I was a team leader at this duty, so I was out on a post with a couple of our younger members. One of them asked why we have seats in football stadiums; this is because of the Hillsborough disaster, although they might be too young to remember that. I said that this happened in 1989: one of them was born in 1989, and the other was born in 1990. Gah, I'm surrounded by children! It's strange to think that there are significant events which they never lived through. Taking another example, the Berlin Wall came down in 1989, and one of the youngsters said that he'd heard about that in his history classes. History! When I was a kid, the idea of a unified Germany was ridiculously implausible, and everyone was worried about Russia; for them, they've always thought of Germany as just "Germany", not East and West.
Actually, this reminds me of something from the Spider-Girl comic. This is set in an alternate future, where Peter Parker's daughter (May "Mayday" Parker) is a teenager, and she's taken over the family business. There was some debate about whether this was really set in the future, since it seemed to be much the same as the present day. The writer said that if you compared the present day to 15 years ago, not that much had really changed; for instance, there are slight differences in fashion/haircuts, but it's not as if everyone's wearing tinfoil jumpsuits and flying around in jetpacks. I think that's a fair point, but it's interesting to come across situations like this, where there are adults who don't remember the world I grew up in.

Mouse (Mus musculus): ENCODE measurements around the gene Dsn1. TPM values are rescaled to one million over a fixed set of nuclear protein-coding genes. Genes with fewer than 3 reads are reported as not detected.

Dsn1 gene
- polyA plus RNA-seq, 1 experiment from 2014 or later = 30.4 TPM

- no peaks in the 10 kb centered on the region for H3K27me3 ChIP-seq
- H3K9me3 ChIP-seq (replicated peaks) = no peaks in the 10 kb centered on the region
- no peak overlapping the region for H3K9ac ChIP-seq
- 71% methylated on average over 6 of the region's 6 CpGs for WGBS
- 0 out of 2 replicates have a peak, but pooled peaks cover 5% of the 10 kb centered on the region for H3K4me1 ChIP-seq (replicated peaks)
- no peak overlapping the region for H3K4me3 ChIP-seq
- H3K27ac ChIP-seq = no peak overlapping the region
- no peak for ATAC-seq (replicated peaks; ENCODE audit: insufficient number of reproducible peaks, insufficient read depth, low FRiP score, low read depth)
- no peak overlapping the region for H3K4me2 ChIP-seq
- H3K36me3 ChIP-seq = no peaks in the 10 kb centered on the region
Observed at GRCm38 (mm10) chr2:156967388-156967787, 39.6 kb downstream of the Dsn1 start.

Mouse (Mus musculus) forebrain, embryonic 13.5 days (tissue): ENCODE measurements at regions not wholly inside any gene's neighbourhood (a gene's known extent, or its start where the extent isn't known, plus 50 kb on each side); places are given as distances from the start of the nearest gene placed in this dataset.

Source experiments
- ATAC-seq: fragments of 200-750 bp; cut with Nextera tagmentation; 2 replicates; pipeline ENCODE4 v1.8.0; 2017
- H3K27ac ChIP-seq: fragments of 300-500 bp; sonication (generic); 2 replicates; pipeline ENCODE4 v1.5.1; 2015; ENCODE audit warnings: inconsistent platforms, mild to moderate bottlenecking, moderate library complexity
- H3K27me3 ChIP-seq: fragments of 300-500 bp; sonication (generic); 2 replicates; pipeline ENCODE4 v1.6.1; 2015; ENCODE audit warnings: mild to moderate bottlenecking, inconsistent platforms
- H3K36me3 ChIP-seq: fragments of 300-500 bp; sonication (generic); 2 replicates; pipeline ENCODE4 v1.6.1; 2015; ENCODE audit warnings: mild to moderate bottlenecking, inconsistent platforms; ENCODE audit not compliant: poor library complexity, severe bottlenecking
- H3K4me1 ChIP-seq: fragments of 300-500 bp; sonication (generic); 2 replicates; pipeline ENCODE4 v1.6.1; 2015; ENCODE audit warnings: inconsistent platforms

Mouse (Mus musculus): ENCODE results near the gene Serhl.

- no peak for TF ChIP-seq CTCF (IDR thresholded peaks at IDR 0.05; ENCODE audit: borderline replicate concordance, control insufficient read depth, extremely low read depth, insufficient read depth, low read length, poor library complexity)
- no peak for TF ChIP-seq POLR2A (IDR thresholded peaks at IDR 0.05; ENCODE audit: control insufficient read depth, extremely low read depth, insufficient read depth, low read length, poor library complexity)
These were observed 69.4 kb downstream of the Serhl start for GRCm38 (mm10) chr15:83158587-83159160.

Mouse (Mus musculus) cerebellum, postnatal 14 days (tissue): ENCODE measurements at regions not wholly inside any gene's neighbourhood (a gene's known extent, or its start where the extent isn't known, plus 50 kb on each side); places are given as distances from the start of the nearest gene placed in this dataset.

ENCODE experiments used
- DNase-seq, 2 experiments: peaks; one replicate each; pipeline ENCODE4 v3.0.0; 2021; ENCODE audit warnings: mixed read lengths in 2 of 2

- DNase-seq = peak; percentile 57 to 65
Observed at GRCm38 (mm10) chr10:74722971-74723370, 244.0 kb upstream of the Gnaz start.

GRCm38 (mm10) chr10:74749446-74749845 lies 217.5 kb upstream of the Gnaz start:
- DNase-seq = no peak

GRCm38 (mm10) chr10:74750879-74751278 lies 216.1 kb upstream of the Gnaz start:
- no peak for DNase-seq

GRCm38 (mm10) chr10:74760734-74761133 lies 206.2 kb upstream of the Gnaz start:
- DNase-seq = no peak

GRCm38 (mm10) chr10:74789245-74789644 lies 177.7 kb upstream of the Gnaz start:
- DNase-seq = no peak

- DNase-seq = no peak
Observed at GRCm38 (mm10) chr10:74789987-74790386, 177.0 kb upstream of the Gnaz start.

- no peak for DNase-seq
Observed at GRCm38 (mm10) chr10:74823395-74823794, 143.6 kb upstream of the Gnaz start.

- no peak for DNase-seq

Last night I was at Carshalton Park, for their 50th annual display. This is a bigger event, and it has a bonfire as well as the fireworks. There's a huge crater in the middle (courtesy of the Luftwaffe), so the bonfire always goes in there, and even with 20 tons of wooden pallets it doesn't reach the top of the hole, although the flames go quite high once it's lit. The first time I saw it, I felt as if I was in War of the Worlds, going up a hill to look down on a blazing inferno, and feeling the heat of it from quite a distance. They light the bonfire with a long stick (presumably for safety reasons), but I think it would be cooler if they used a flaming arrow, Robin Hood style. (Twang - WHOOMPH!)
On the whole, these events tend to be fairly peaceful, since everyone is just standing around watching a display, so we're mainly there in case something really serious happens (e.g. a rocket going off course into the crowd). Mind you, we did have one urgent query last night: a young guy came dashing over to us, looking quite worried, and said "Can you tell me where the toilets are, please?" So, business as usual, then.
I know that the sale of fireworks is a bit more restricted than it used to be, and if that stops kids letting off rockets in the street then it's probably a good thing. However, I was surprised to hear that sparklers were banned last night. Apparently they can reach 1000 degrees Celsius (according to this article), and an LAS blogger says that they normally have to deal with lots of burnt fingers (source). Still, I always thought they were fun when I was little, trying to write your whole name in the air before the first letter had faded, and I never heard of anyone being hurt, so it's a shame that the younger generation are missing out on that.